In 2003, he published an autobiography entitled A.L.T.: A Memoir, published by Villard in 2003. According to Publishers Weekly, the message delivered by the book is that "Style transcends race, class, and time." Two years later he authored A.L.T. 365+, an art monograph designed by art director Sam Shahid. 365 features photos and captions from one year of Talley's life.

In 2008, Talley advised the Obama family on fashion, introducing Michelle Obama to the Taiwanese-Canadian designer Jason Wu, from whom she bought several dresses, including her inaugural gown. Talley's famous recent pairings have been with designers Tracy Reese, Rachel Roy, and singer-actress Jennifer Hudson.

From March 2010 to December 2011, Talley served on the judging panel for America's Next Top Model (from Cycle 14 to Cycle 17). From 2013 to 2014, he served as international editor of Numéro Russia, joining the team shortly after the magazine launched in March 2013 but resigned after 12 issues. He has been a member of the Board of Trustees of the Savannah College of Art and Design since 1995.

In January 2017, he live-blogged the Trump inauguration with New York Times columnist Maureen Dowd. In April of that year, Talley began hosting his own radio show principally concerned with fashion and pop culture on Sirius XM satellite station Radio Andy.

Talley is the subject of a documentary film, The Gospel According to André, directed by Kate Novack, which was screened in September 2016 at the Toronto Film Festival and was released in the US on May 25, 2018. Reviewing the film, Variety said: "The documentary is a deeply loving, frequently beautiful testament to the former Vogue editor, who rose from humble beginnings in North Carolina to become arguably the high fashion world’s first major African-American tastemaker, as well as the type of multi-lingual, Russian-lit-citing public intellectual who is perfectly at ease gossiping on TV with Wendy Williams." It was available on Disney's Hulu in 2020.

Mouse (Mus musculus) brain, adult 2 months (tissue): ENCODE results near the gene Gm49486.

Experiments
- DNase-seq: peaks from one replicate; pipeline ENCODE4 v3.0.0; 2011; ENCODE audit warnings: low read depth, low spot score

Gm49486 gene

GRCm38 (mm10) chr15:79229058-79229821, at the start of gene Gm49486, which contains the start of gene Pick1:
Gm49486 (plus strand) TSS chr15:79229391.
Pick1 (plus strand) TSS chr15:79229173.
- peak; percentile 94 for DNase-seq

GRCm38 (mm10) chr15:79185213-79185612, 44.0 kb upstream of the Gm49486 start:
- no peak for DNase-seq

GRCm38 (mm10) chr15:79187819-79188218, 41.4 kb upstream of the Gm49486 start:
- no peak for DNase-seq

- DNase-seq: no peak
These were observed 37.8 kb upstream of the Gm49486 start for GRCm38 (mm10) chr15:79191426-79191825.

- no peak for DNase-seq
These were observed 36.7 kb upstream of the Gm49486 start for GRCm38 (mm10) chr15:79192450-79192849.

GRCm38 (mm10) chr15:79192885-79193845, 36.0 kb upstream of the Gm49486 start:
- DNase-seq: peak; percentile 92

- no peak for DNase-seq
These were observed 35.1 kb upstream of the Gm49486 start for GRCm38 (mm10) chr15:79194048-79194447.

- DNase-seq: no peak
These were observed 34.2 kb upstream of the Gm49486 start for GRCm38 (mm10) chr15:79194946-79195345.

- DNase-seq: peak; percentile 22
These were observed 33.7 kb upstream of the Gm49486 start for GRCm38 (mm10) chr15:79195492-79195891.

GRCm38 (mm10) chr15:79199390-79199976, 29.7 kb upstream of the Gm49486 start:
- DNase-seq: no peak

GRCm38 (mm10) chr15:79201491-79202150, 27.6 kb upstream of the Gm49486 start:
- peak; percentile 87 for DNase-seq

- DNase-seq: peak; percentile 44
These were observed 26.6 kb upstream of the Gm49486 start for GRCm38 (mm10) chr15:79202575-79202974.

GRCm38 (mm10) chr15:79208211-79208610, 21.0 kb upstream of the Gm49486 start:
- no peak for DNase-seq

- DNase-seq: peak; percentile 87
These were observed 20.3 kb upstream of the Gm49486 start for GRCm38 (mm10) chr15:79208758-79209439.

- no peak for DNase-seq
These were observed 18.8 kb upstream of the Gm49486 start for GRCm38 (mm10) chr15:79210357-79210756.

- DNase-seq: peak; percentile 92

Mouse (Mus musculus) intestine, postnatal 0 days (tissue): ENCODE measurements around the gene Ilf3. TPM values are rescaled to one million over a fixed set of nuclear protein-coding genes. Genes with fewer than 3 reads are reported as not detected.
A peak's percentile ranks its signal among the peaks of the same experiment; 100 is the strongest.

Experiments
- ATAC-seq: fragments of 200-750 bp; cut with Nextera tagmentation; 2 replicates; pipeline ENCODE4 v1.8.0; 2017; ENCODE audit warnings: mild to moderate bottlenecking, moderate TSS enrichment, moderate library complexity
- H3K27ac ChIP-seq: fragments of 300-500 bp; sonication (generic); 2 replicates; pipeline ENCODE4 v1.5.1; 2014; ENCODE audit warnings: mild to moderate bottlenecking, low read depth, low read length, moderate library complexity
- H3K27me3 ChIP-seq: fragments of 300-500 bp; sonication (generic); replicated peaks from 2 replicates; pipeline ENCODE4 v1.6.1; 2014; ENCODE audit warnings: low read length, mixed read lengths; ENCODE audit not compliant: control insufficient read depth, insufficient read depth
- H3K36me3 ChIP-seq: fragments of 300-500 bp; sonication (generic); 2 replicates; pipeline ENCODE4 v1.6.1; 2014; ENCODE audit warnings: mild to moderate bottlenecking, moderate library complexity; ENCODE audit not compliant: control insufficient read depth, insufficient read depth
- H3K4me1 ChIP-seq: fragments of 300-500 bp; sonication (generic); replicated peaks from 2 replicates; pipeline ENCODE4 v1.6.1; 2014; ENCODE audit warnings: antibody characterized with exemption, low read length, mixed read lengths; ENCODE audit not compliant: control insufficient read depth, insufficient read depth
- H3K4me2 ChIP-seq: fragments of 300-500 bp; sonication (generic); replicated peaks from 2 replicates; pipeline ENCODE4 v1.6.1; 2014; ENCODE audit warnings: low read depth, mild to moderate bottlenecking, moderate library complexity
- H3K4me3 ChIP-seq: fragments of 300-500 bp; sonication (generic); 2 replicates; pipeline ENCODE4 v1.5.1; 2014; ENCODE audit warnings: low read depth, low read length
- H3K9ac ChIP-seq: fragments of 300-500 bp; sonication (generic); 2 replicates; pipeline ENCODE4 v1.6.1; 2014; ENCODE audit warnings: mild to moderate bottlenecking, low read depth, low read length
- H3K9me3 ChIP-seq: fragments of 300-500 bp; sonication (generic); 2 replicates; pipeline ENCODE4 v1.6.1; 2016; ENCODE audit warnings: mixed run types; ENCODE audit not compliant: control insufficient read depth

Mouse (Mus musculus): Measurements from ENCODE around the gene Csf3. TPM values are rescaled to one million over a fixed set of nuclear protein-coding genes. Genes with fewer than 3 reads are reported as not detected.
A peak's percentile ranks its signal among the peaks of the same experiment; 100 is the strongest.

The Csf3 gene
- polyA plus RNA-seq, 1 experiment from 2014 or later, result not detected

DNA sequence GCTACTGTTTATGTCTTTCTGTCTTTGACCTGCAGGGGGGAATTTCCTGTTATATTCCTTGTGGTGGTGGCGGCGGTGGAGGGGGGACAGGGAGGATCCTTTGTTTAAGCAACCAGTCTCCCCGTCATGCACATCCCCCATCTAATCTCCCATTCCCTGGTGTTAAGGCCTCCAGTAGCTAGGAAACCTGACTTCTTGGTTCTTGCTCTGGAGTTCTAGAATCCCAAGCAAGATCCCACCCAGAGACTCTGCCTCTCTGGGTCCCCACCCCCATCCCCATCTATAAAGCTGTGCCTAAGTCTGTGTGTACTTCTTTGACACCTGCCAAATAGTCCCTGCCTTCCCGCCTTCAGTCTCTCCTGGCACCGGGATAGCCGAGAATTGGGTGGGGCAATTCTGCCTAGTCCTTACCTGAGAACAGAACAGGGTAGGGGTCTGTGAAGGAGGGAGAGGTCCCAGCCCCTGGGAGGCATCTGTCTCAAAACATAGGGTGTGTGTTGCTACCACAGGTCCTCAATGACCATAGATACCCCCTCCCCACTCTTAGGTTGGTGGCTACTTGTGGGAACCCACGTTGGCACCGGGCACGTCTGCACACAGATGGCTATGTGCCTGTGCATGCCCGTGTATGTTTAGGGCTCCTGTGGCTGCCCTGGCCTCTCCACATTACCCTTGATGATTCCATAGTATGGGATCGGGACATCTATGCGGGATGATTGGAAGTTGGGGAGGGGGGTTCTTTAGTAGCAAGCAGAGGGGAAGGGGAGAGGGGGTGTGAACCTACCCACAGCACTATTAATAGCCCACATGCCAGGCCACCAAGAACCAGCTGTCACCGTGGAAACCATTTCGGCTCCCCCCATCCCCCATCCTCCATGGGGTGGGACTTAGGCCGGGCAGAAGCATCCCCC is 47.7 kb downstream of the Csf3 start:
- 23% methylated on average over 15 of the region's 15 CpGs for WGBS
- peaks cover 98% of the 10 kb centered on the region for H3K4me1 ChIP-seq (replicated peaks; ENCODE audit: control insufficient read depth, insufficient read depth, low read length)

He released The Chiffon Trenches: A Memoir on May 19, 2020. In it, he discusses getting his start in New York City in the 1970s, his tumultuous relationship with Wintour, and his experiences with racism in the fashion world. It became a New York Times Best Seller.


In the mid-2000s, Anna Wintour initiated an intervention to get Talley to lose weight. As seen on The Oprah Winfrey Show, he eventually lost a great deal of weight, and was eating more healthy. He continued again at the Duke Diet and Fitness Center in the late 2010s.

In 2007, Talley was ranked 45th in Out magazine's "50 Most Powerful Gay Men and Women in America".

Personal life

During his May 29, 2018 appearance on The Wendy Williams Show, when asked about his sexual orientation, Talley stated, "No, I'm not heterosexual; I'm saying I'm fluid in my sexuality, darling."

Talley died at a hospital in White Plains, New York on January 18, 2022, at the age of 73.


Talley fielding questions at New York book signing, June 10, 2013
  • With Richard Bernstein, MegaStar, with an introduction by Paloma Picasso, Indigo Books, 1984, ISBN 978-0-394-62305-4
  • A.L.T.: A Memoir, Villard, 2003, ISBN 0-375-50828-7
  • A.L.T. 365+, designed by Sam Shahid, powerHouse Books, 2005, ISBN 1-57687-240-8
  • The Chiffon Trenches: A Memoir, Ballantine, 2020, ISBN 9780593129258


Year Title Role Notes
2008 Sex and the City Himself Film role (cameo)
2008 Valentino: The Last Emperor Himself Film role (cameo)
2006 "Say Somethin'" Himself Mariah Carey's music video (cameo)
2009 The September Issue Himself Documentary
2015 Empire Himself Television role (episode: "The Devils Are Here") (cameo)
2016 The First Monday in May Himself Documentary
2017 Manolo: The Boy Who Made Shoes for Lizards Himself Documentary
2018 The Gospel According to André Himself Documentary


  • 2003: Eugenia Sheppard Award for Fashion Journalism, Council of Fashion Designers of America
  • 2008: Honorary Doctor of Humanities, Savannah College of Art and Design
  • 2011: The André Leon Talley Gallery opened in the SCAD Museum of Art
  • 2021: Chevalier de l'ordre des Arts et des Lettres honor for arts and letters
The contents of this page are sourced from Wikipedia article on 19 Jan 2022. The contents are available under the CC BY-SA 4.0 license.